Much loved GP farewells his 'dream job'
AFTER 35 years caring for the Evans Head community GP Paul Walsh will hang up his stethoscope for good next week.
It was a hard call, but Dr Walsh, who lives in Lennox Head said he was satisfied his career serving locals and visiting tourists at the Evans Head Medical Centre had left him fulfilled.
"It's been fabulous working here over the last 35 years," Dr Evans said.
"I have loved practising medicine, it's what I do and where better a place to practice. Most people come to the North Coast for the lifestyle ... It's been wonderful."
Dr Walsh said the most rewarding thing about his role was providing health care to three generations of patients local to the sea-side village.
"I get to see grandparents, parents and children," he said.
"The enjoyable thing about general practice is the continuity in seeing those generations progress and develop."
Dr Walsh said over the years he began to specialise in skin cancer medicine.
"Because of the sun and the climate skin cancer has become a bit of an issue - that's become a speciality of mine in the practice," he said.
"It's been very rewarding."
Although some of his long-term patients were "quite devastated" to hear of his retirement Dr Walsh said it was "just time to move on."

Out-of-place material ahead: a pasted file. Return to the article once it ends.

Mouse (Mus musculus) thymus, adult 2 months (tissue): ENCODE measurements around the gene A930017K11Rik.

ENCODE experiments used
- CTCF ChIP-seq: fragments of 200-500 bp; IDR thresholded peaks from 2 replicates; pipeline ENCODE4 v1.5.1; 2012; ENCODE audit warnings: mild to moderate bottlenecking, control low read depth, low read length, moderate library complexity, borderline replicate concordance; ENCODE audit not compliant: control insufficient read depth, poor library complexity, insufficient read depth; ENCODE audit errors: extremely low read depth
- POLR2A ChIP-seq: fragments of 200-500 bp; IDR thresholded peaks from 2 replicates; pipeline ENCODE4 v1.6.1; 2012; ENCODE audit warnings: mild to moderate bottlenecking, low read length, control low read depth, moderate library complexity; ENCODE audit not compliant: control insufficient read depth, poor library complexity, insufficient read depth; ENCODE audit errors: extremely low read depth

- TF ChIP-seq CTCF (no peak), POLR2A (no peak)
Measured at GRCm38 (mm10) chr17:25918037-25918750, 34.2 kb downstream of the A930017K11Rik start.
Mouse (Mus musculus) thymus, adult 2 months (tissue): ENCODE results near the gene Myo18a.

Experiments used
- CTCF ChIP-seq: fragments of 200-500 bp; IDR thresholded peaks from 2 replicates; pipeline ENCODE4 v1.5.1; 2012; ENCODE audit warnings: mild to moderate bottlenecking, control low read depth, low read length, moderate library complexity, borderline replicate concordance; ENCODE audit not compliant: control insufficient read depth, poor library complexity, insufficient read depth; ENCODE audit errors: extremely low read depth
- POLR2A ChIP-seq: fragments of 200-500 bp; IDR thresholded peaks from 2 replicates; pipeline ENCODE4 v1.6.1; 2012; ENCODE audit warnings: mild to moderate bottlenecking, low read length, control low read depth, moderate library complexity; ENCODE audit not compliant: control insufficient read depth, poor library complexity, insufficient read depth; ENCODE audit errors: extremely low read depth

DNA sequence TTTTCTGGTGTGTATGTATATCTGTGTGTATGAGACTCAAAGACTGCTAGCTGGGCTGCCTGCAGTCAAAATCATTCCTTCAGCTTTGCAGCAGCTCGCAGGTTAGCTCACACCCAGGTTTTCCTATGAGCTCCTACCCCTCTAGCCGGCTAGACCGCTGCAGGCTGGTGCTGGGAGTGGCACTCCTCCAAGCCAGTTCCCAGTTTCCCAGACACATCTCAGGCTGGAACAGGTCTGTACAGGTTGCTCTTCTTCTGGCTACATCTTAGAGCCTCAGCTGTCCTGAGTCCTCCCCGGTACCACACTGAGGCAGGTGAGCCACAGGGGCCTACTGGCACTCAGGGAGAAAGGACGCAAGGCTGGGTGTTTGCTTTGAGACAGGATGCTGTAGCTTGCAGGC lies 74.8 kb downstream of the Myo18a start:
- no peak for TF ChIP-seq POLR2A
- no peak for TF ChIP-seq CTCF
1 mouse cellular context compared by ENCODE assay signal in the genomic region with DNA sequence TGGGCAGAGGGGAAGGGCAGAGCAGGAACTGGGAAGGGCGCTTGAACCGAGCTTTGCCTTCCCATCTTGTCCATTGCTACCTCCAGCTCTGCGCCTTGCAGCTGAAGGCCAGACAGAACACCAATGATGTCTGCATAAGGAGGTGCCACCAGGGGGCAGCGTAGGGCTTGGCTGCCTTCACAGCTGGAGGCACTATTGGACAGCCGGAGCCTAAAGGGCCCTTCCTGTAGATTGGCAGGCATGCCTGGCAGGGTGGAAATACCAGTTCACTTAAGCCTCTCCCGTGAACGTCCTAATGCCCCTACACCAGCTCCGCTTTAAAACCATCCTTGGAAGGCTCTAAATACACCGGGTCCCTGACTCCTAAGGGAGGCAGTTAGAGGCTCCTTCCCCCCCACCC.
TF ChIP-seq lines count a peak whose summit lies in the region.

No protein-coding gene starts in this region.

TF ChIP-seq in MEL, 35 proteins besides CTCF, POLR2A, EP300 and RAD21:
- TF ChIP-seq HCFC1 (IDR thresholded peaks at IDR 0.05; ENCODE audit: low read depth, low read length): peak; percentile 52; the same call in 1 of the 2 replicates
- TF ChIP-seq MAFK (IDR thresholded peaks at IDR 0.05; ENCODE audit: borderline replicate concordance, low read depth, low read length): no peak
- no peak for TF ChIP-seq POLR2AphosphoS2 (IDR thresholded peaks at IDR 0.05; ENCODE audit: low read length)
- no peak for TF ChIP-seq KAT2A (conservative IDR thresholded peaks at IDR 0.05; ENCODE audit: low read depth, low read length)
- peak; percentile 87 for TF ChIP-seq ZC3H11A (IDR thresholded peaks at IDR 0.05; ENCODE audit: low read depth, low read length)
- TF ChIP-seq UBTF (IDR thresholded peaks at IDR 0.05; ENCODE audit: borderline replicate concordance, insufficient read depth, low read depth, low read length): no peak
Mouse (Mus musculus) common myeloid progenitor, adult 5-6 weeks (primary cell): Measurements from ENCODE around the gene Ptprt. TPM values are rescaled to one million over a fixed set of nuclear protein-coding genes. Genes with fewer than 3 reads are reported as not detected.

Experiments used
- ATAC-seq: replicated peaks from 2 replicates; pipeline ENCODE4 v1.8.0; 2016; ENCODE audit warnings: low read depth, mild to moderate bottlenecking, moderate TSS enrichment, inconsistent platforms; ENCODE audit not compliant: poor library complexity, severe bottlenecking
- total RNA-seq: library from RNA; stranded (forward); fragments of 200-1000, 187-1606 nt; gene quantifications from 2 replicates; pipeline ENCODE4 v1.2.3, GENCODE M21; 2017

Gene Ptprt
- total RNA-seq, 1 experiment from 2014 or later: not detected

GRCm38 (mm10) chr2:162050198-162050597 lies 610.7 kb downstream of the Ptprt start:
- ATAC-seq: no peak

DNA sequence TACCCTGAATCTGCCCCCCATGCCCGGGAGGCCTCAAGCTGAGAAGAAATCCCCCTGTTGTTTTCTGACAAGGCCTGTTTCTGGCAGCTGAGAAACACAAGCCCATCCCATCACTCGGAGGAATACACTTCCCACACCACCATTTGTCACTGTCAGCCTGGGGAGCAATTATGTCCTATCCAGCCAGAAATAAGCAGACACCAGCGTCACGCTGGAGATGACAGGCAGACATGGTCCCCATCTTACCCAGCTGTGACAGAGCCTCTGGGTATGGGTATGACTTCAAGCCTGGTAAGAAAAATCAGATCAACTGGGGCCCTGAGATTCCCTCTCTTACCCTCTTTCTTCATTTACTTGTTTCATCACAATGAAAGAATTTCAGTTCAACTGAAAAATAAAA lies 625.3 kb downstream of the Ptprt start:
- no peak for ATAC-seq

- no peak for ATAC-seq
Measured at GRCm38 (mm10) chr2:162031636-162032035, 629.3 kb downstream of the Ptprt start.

"It's time to enjoy retirement, spend more time with the family, and do some more travelling," he said.
"We have family down in Sydney and down the south coast and my son lives in Hawaii, so it will be great to be able to visit more often.
"I am also a keen fisherman so it will be great to get out on the water more."
After trying his hand at Marine Biology at university, Dr Walsh soon became interested in medicine and after six years of study he graduated from the University of NSW in 1980. He then spent three years working in the hospital system, before moving to Evans Head in 1983 and into his "dream job."
"I moved to Lennox head about 18 years ago, and I will stay there," he said.
Of the many changes Dr Walsh has witnessed throughout his career, the evolution of the practice and the town has been the most significant.
"My partner Dr Paul Watterston has been here for about 30 years - over that time it's grown from a two man practice to a six man practice," he said.
"We now have female doctors working here, which
"When I was doing medicine it was about a 70 to 30 male to female ratio and it's certainly more equal now. There's a lot more women doing medicine these days."
Dr Walsh recalled Evans Head not having any paramedics when he first arrived.
"Now we have two paramedics per ambulance," he said.
"When you are isolated like this and close to the highway,with an older population - that was a big change and improvement for us."